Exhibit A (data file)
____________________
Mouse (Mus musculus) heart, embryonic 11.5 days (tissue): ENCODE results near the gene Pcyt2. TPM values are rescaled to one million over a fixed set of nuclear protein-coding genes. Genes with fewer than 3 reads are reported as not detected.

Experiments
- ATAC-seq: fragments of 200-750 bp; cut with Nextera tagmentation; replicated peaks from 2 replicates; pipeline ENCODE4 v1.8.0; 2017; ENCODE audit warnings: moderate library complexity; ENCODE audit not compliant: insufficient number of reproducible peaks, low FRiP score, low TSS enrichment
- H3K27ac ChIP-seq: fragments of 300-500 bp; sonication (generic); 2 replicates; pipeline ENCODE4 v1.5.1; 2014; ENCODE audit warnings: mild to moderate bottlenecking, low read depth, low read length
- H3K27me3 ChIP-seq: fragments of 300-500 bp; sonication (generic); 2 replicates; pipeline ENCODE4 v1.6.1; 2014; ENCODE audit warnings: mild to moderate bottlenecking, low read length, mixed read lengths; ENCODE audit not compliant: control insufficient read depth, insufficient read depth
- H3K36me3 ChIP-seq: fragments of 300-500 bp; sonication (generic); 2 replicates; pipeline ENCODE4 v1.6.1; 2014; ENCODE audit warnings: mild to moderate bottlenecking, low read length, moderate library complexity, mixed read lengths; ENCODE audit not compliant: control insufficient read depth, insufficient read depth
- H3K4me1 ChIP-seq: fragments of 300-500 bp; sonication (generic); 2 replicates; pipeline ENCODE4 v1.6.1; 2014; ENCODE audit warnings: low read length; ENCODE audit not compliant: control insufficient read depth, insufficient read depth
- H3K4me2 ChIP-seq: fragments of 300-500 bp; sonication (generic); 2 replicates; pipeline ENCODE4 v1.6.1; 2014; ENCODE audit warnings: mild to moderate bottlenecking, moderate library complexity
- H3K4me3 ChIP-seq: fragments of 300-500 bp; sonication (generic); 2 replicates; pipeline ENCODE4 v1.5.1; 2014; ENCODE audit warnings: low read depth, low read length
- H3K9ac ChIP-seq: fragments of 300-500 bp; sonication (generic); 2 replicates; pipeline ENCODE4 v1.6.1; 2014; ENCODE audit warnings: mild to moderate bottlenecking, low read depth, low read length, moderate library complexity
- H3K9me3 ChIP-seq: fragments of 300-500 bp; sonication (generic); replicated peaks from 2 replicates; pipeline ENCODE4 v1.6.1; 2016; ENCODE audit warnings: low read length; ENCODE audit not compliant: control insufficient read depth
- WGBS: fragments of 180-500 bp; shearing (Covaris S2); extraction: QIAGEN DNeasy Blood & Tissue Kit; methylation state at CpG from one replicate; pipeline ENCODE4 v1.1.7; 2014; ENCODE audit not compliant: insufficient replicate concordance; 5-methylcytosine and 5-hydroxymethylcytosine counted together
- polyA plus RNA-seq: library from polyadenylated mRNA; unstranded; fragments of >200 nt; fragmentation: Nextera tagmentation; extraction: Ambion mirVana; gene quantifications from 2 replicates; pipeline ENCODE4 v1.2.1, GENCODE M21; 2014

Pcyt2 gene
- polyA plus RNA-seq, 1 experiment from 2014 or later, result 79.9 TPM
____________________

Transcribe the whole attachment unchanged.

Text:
Mouse (Mus musculus) heart, embryonic 11.5 days (tissue): ENCODE results near the gene Pcyt2. TPM values are rescaled to one million over a fixed set of nuclear protein-coding genes. Genes with fewer than 3 reads are reported as not detected.

Experiments
- ATAC-seq: fragments of 200-750 bp; cut with Nextera tagmentation; replicated peaks from 2 replicates; pipeline ENCODE4 v1.8.0; 2017; ENCODE audit warnings: moderate library complexity; ENCODE audit not compliant: insufficient number of reproducible peaks, low FRiP score, low TSS enrichment
- H3K27ac ChIP-seq: fragments of 300-500 bp; sonication (generic); 2 replicates; pipeline ENCODE4 v1.5.1; 2014; ENCODE audit warnings: mild to moderate bottlenecking, low read depth, low read length
- H3K27me3 ChIP-seq: fragments of 300-500 bp; sonication (generic); 2 replicates; pipeline ENCODE4 v1.6.1; 2014; ENCODE audit warnings: mild to moderate bottlenecking, low read length, mixed read lengths; ENCODE audit not compliant: control insufficient read depth, insufficient read depth
- H3K36me3 ChIP-seq: fragments of 300-500 bp; sonication (generic); 2 replicates; pipeline ENCODE4 v1.6.1; 2014; ENCODE audit warnings: mild to moderate bottlenecking, low read length, moderate library complexity, mixed read lengths; ENCODE audit not compliant: control insufficient read depth, insufficient read depth
- H3K4me1 ChIP-seq: fragments of 300-500 bp; sonication (generic); 2 replicates; pipeline ENCODE4 v1.6.1; 2014; ENCODE audit warnings: low read length; ENCODE audit not compliant: control insufficient read depth, insufficient read depth
- H3K4me2 ChIP-seq: fragments of 300-500 bp; sonication (generic); 2 replicates; pipeline ENCODE4 v1.6.1; 2014; ENCODE audit warnings: mild to moderate bottlenecking, moderate library complexity
- H3K4me3 ChIP-seq: fragments of 300-500 bp; sonication (generic); 2 replicates; pipeline ENCODE4 v1.5.1; 2014; ENCODE audit warnings: low read depth, low read length
- H3K9ac ChIP-seq: fragments of 300-500 bp; sonication (generic); 2 replicates; pipeline ENCODE4 v1.6.1; 2014; ENCODE audit warnings: mild to moderate bottlenecking, low read depth, low read length, moderate library complexity
- H3K9me3 ChIP-seq: fragments of 300-500 bp; sonication (generic); replicated peaks from 2 replicates; pipeline ENCODE4 v1.6.1; 2016; ENCODE audit warnings: low read length; ENCODE audit not compliant: control insufficient read depth
- WGBS: fragments of 180-500 bp; shearing (Covaris S2); extraction: QIAGEN DNeasy Blood & Tissue Kit; methylation state at CpG from one replicate; pipeline ENCODE4 v1.1.7; 2014; ENCODE audit not compliant: insufficient replicate concordance; 5-methylcytosine and 5-hydroxymethylcytosine counted together
- polyA plus RNA-seq: library from polyadenylated mRNA; unstranded; fragments of >200 nt; fragmentation: Nextera tagmentation; extraction: Ambion mirVana; gene quantifications from 2 replicates; pipeline ENCODE4 v1.2.1, GENCODE M21; 2014

Pcyt2 gene
- polyA plus RNA-seq, 1 experiment from 2014 or later, result 79.9 TPM